The future of affirmative action in Washington state could be decided in today’s ballot, and preliminary results show it in a dead heat.
Washington state voters are rejecting Referendum 88 by just over 1 point, which would either deny state’s affirmative action from taking effect. It was approved by the Legislature last session. As of 8:50 p.m. on Nov. 5, 50.56% of voters in counties that had returned their results were voting against R-88, and consequently affirmative action. The approve vote had 49.44%.
The referendum is on I-1000 which allowed affirmative action to return to the state after it was struck down by voters in 1998 through a Tim Eyman initiative. If R-88 is ultimately approved it will allow the Legislature’s initiative to come into effect. Advocates of the initiative say the ban on affirmative action led to dramatic declines in minority and woman-owned businesses receiving public contracts. It also resulted in a harder time securing jobs and being admitted to public universities.
King, Whatcom and Jefferson counties were the only ones which had voted to approve the measure. There were 12 counties, largely in central and eastern Washington which still had yet to return their results.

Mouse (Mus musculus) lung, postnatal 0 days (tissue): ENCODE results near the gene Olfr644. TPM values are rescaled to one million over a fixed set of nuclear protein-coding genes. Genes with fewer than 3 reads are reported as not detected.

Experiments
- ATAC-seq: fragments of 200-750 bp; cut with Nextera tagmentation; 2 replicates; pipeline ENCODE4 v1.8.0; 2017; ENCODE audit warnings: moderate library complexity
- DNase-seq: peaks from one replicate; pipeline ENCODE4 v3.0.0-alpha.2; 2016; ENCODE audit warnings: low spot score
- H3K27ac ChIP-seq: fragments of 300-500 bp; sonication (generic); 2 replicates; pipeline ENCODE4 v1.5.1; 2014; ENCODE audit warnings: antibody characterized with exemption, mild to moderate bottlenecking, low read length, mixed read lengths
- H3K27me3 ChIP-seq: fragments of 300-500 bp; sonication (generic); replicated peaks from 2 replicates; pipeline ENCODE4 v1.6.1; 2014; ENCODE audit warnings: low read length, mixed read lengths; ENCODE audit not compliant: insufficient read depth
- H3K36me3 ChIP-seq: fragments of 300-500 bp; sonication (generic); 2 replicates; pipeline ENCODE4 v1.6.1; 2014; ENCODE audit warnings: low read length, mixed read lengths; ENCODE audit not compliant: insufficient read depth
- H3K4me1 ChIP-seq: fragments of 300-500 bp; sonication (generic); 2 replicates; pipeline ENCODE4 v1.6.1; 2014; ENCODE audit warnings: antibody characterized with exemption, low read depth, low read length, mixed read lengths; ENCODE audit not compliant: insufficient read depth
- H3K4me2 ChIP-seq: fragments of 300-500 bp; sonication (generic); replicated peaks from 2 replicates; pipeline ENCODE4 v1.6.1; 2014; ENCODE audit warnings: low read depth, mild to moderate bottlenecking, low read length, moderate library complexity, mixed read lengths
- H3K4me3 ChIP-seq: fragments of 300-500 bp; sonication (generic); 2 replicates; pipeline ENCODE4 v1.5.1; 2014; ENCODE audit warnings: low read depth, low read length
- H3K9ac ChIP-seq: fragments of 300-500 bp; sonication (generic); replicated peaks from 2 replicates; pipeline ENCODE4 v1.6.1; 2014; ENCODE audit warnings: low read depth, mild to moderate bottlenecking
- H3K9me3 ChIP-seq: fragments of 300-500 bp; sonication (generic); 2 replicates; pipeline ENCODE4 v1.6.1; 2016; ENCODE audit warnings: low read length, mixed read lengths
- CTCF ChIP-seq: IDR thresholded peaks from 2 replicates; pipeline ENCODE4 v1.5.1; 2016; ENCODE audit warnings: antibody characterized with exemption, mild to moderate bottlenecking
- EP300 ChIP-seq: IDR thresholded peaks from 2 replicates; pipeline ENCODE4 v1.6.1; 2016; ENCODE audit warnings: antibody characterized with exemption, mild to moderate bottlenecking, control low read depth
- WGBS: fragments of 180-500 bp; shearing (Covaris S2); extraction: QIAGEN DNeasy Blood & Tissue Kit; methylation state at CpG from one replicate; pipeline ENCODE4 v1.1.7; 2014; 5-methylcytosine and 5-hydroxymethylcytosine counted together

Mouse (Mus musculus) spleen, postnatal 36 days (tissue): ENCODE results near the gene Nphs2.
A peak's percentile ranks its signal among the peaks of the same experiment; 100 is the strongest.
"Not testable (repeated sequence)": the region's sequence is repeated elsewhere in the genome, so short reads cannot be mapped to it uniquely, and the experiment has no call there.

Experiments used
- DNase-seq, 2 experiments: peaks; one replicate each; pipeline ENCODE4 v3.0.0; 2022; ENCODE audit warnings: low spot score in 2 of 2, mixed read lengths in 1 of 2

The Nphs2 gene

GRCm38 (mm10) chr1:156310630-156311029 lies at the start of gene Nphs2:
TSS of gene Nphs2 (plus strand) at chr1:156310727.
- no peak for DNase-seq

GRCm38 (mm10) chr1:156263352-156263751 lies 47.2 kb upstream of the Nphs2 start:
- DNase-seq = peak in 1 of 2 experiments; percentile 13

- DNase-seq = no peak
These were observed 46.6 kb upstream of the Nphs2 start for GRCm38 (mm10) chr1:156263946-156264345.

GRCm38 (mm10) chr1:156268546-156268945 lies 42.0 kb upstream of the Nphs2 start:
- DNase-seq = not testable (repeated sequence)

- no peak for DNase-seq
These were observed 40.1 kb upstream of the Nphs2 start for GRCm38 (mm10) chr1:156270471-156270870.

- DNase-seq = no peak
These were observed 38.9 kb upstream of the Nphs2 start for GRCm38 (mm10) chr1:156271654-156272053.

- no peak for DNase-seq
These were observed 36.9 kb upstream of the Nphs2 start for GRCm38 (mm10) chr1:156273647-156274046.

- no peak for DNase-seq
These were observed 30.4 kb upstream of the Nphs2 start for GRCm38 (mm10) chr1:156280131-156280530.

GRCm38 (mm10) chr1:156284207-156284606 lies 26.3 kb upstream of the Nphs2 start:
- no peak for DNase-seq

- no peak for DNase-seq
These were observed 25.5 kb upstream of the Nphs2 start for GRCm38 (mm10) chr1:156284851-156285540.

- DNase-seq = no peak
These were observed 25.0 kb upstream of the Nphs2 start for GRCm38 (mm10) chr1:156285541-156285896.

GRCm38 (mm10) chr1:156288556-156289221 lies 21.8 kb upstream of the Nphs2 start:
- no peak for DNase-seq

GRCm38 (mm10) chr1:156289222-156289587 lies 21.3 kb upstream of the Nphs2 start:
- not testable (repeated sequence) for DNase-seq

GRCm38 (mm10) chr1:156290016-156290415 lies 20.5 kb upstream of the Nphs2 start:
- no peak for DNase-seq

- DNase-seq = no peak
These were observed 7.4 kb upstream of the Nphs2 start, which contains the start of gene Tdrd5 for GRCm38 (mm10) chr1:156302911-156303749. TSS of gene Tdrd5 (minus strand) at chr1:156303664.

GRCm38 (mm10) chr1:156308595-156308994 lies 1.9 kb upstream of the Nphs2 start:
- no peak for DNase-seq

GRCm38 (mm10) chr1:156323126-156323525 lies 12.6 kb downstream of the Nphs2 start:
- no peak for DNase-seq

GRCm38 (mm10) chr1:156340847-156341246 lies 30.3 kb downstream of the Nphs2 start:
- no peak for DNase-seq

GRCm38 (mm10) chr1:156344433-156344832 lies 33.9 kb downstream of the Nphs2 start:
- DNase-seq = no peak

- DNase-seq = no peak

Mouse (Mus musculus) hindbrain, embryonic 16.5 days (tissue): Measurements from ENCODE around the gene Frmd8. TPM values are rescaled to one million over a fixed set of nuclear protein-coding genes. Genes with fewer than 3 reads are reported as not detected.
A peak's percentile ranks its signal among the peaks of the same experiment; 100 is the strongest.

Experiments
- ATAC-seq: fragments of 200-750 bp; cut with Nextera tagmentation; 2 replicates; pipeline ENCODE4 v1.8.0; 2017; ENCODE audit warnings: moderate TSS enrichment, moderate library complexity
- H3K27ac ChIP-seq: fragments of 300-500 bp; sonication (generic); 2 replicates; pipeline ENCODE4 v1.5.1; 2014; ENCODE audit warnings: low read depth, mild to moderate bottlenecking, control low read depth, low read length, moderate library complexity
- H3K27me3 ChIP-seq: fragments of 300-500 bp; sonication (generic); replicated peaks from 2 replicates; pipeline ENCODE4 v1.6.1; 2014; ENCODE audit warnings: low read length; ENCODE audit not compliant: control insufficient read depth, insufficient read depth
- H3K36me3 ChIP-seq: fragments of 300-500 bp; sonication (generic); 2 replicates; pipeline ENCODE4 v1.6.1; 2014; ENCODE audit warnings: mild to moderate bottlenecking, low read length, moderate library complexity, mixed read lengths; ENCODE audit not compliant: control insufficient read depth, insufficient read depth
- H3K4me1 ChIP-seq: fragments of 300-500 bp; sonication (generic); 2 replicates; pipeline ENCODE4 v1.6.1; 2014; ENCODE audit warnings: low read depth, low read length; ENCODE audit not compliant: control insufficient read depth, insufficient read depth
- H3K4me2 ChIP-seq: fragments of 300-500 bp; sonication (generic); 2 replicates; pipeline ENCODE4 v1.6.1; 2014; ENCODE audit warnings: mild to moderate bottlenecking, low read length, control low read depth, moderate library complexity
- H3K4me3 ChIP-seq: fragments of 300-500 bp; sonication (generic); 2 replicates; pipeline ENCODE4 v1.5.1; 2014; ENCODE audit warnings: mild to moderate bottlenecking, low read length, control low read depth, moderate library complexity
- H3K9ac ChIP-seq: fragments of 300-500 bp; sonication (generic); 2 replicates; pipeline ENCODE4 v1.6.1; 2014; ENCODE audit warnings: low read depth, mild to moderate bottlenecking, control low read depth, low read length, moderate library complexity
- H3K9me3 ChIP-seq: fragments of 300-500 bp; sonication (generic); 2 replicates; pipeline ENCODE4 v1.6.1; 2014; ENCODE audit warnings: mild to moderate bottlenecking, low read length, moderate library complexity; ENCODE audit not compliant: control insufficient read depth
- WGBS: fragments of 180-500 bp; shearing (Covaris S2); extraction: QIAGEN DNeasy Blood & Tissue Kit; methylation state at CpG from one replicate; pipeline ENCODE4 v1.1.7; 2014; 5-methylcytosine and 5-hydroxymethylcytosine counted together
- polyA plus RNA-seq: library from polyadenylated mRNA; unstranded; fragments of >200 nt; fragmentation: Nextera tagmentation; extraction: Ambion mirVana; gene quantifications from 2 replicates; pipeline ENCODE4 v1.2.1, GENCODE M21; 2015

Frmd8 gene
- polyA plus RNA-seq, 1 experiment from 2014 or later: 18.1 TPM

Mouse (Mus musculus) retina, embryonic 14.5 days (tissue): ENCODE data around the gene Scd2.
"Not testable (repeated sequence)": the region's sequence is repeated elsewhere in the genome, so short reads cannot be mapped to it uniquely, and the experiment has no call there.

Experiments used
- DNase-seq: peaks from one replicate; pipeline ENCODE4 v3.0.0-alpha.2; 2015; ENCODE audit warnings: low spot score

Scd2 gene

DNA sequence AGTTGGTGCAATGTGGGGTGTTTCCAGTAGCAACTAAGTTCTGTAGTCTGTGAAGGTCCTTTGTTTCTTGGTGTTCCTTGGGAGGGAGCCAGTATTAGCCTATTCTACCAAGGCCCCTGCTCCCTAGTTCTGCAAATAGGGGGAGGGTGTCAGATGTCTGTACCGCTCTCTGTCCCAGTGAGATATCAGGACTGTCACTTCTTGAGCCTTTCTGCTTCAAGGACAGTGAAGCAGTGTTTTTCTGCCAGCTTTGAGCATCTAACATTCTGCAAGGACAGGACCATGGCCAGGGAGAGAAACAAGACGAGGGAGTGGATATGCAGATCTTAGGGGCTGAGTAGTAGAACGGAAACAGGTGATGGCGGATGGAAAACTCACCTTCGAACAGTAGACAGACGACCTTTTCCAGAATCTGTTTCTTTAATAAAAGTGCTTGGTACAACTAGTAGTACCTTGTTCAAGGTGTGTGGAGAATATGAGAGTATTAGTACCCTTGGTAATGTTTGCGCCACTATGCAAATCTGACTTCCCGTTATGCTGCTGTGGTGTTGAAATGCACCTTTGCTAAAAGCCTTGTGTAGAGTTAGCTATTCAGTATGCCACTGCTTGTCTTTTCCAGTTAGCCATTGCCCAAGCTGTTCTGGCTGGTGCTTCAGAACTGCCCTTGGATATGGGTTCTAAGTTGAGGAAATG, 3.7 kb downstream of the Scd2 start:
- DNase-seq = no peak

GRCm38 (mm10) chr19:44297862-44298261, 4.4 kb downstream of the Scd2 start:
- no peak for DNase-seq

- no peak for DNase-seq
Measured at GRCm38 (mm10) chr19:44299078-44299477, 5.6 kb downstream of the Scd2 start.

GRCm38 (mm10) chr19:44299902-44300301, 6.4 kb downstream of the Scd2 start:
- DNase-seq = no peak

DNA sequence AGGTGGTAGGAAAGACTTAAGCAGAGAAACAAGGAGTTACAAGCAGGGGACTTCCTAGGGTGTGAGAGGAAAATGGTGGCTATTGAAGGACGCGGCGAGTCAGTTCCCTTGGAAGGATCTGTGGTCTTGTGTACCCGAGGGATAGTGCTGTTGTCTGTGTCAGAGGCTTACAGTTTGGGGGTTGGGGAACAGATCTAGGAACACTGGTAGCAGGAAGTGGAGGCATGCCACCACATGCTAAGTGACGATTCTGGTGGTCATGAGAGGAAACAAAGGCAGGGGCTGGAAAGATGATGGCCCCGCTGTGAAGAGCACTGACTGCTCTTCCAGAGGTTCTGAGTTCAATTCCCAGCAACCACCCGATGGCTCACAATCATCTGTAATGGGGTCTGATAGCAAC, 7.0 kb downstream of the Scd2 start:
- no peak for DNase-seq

However, I-1000 was quickly opposed by R-88 which received more than 130,000 signatures and was placed on this election’s ballot. Before I-200 passed, the state spent roughly 10% of its contracting dollars with minority and woman-owned businesses. That dropped to below 3% in the years after 1998 and has never recovered.
Following the passage of I-200, the number of minority and woman-owned companies competing for bids dropped from about 4,900 to 2,600.
Several organizations supported voters to approve R-88 and allow I-1000 to come into effect. This includes the ACLU of Washington, the Washington Education Association, the Martin Luther King County Labor Council as well as businesses like Microsoft and Vulcan.
Supporters say I-1000 will not allow for preferential treatment. Affirmative action allows public organizations to take a person’s race, gender, disability or veteran’s status into account when hiring, but that can’t be the only factor considered. Opponents of I-1000, who lobbied for R-88, said it would allow unqualified people to be placed into jobs and universities ahead of other, more qualified applicants. Supporters of I-1000 maintain that’s not the case.
Organizations which opposed the passage of R-88, many of which raised funds and signatures for R-88, included Washington Asians for Equality, Let People Vote, the state Republican Party and the American Coalition for Equality.